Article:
that they are lost for ever, but leaving others, like hidden treasures, buried near the surface of the soil, whence accident and labor are daily bringing them to light.  The descendants of Walter Giffard are repeatedly mentioned as persons of importance in the early Norman writers; nor are they less illustrious in England, where the great family of Clare sprung from one of the daughters; while another, by her marriage with Richard Granville, gave birth to the various noble families of that name, of which the present Marquis of Buckingham is the chief.

Of the Priory, we are told in the Neustria Pia[24], that it was anciently of much opulence, and that a Queen of France contributed largely to the endowment of the house.  Many men of eminence, particularly three of the Talbot family, were buried within its walls.  Peter Megissier, a prior of Longueville, was in the number of the judges who passed sentence of death upon the unfortunate Joan of Arc; and the inscription upon his tomb is so good a specimen of monkish Latinity, that I am tempted to send it you; reminding you at the same time, that this barbarous system of rhyming in Latin, however brought to perfection by the monks and therefore generally called their own, is not really of their invention, but may be found, though quoted to be ridiculed, in the first satire of Persius,

       “Qui videt hunc lapidem, cognoscat quod tegit idem
     Petrum, qui pridem conventum rexit ibidem
     Annis bis senis, tumidis Leo, largus egenis,
     Omnibus indigenis charus fuit atque alienis.”

I believe it is always expected, that a traveller in France should say something respecting the general aspect of the country and its agriculture.  I shall content myself with remarking, that this part of Normandy is marvellously like the country which the Conqueror conquered.  When the weather is dull, the Normans have a sober English sky, abounding in Indian ink and neutral tint.  And when the weather is fine, they have a sun which is not a ray brighter than an English sun.  The hedges and ditches wear a familiar livery, and the land which is fully cultivated repays the toil of the husbandman with some of the most luxuriant crops of wheat I ever saw.  Barley and oats are not equally good, perhaps from the stiffness of the soil, which is principally of chalk; but flax is abundant and luxuriant.  The surface of the ground is undulated, and sufficiently so to make a pleasing alternation of hill and dale; hence it is agreeably varied, though the hills never rise to such a height as to be an obstacle to agriculture.  There is some difficulty in conjecturing where the people by whom the whole is kept in cultivation are housed; for the number of houses by the road-side is inconsiderable; nor did we, for the first two-thirds of the ride, pass through a single village, excepting Totes, which lies mid-way between Dieppe, and Rouen, and is of no great extent.  Yet things in France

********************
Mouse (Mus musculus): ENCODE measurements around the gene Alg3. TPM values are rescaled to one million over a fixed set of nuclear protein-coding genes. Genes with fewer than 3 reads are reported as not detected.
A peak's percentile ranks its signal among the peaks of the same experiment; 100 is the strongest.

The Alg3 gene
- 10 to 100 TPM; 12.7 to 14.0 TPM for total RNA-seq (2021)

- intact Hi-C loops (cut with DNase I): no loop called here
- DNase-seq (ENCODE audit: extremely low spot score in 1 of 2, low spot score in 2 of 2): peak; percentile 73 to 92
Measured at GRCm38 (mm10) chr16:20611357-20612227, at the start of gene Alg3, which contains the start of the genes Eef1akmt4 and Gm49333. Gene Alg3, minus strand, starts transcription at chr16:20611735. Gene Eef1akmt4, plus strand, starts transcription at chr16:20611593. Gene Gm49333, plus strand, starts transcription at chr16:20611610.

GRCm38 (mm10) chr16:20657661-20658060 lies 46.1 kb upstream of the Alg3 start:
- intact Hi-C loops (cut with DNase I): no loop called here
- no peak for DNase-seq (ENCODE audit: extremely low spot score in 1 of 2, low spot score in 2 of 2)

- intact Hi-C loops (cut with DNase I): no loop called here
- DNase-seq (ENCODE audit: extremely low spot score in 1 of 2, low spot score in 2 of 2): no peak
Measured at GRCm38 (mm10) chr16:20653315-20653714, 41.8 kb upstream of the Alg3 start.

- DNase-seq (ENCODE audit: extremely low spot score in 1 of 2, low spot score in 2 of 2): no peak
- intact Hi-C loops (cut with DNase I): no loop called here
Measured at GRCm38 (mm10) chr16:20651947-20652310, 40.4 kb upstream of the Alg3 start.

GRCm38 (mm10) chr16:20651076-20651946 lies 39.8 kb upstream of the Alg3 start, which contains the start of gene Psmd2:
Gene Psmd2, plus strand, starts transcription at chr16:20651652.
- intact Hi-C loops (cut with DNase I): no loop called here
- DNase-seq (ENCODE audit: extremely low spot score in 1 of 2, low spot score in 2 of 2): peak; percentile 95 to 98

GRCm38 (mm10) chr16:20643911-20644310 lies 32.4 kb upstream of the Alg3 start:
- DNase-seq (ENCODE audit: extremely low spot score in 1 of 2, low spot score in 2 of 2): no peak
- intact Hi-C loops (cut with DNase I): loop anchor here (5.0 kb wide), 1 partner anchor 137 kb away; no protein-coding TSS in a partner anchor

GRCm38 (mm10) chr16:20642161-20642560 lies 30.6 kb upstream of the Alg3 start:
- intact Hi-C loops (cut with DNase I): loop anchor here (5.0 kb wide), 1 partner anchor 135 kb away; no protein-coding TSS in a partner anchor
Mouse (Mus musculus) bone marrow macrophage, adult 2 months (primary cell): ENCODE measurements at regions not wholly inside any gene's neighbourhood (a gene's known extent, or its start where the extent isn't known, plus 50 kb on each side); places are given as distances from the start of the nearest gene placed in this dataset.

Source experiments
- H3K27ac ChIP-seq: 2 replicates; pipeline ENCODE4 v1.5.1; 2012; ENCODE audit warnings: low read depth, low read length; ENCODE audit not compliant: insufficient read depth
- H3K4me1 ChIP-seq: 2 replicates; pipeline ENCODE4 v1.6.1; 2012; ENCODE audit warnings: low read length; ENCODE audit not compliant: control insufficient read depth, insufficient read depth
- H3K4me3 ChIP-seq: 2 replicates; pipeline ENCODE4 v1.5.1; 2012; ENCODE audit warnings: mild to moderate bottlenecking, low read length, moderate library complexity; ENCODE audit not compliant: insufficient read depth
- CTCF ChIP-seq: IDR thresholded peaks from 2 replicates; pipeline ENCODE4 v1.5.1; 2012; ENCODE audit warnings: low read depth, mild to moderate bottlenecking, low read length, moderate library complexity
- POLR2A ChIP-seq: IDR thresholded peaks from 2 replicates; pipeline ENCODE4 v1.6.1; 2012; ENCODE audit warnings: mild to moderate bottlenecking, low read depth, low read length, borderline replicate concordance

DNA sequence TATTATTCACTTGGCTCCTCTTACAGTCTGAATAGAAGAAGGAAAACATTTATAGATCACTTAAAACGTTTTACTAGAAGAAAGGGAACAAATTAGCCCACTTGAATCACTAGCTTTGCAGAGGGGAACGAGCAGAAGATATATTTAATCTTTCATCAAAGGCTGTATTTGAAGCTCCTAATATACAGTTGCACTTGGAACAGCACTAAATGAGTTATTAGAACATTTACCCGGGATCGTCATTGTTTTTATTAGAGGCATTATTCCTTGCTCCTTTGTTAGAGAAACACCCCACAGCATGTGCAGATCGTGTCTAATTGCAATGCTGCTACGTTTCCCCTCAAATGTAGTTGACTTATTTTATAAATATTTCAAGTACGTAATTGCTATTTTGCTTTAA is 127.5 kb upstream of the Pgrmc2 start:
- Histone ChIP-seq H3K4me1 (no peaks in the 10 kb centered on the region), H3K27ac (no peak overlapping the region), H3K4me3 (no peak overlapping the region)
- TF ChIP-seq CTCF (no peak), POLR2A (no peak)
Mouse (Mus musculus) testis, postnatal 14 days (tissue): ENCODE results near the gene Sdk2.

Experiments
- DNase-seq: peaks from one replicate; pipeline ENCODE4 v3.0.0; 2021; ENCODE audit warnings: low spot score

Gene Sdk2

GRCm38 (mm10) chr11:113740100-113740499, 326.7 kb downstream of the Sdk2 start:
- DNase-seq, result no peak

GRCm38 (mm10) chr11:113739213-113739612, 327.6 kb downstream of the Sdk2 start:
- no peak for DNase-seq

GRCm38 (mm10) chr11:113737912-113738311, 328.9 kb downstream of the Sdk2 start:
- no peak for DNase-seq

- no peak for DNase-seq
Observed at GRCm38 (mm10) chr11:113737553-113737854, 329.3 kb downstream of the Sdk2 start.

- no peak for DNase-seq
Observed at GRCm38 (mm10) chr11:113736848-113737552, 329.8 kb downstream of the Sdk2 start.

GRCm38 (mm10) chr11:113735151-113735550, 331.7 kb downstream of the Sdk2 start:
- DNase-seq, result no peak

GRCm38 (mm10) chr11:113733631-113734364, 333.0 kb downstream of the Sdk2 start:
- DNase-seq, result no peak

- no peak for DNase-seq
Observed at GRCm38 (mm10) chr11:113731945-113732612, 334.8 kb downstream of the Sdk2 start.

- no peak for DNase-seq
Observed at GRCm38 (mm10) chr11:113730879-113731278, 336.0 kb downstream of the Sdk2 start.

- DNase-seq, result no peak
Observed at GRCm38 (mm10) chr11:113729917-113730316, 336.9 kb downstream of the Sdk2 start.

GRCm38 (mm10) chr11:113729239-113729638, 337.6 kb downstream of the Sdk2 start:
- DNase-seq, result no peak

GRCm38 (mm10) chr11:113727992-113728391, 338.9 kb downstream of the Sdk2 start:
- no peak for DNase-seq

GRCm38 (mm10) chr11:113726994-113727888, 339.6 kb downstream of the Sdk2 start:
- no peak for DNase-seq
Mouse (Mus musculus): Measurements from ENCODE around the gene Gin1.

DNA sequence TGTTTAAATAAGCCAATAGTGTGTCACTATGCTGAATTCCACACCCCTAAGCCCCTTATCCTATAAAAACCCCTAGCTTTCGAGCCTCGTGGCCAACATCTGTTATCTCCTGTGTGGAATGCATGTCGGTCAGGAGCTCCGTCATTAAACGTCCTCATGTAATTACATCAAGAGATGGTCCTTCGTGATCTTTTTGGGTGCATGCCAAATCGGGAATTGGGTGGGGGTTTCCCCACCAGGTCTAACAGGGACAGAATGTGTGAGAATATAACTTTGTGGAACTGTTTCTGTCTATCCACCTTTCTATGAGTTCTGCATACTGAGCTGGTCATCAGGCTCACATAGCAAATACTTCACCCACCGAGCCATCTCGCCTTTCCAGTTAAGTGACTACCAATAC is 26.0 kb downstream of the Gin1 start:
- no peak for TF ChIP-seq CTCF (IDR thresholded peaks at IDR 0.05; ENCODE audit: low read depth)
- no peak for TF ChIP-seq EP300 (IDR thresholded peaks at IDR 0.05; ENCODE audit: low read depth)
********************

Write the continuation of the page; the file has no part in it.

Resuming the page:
Page 27

are materially altered in this respect since 1814, when I remember that, in going through Calais by the way of the Low Countries to Paris, and returning by the direct road to Boullogne, the whole journey was made without seeing a single new house erecting in a space of four hundred miles.  This is now far from being the case; there is every where an appearance of comparative prosperity, and, were it not for the coins, of which the copper bear the impress of the republic, and the gold and silver chiefly that of Napoleon, a stranger would meet with but few visible marks of the changes experienced in late years by the government of France.  Much has been also done of late towards ornamenting the chateaux, of which there are several about Totes, though in the opinion of an Englishman, much also is yet wanting.  They are principally the residences of Rouen merchants.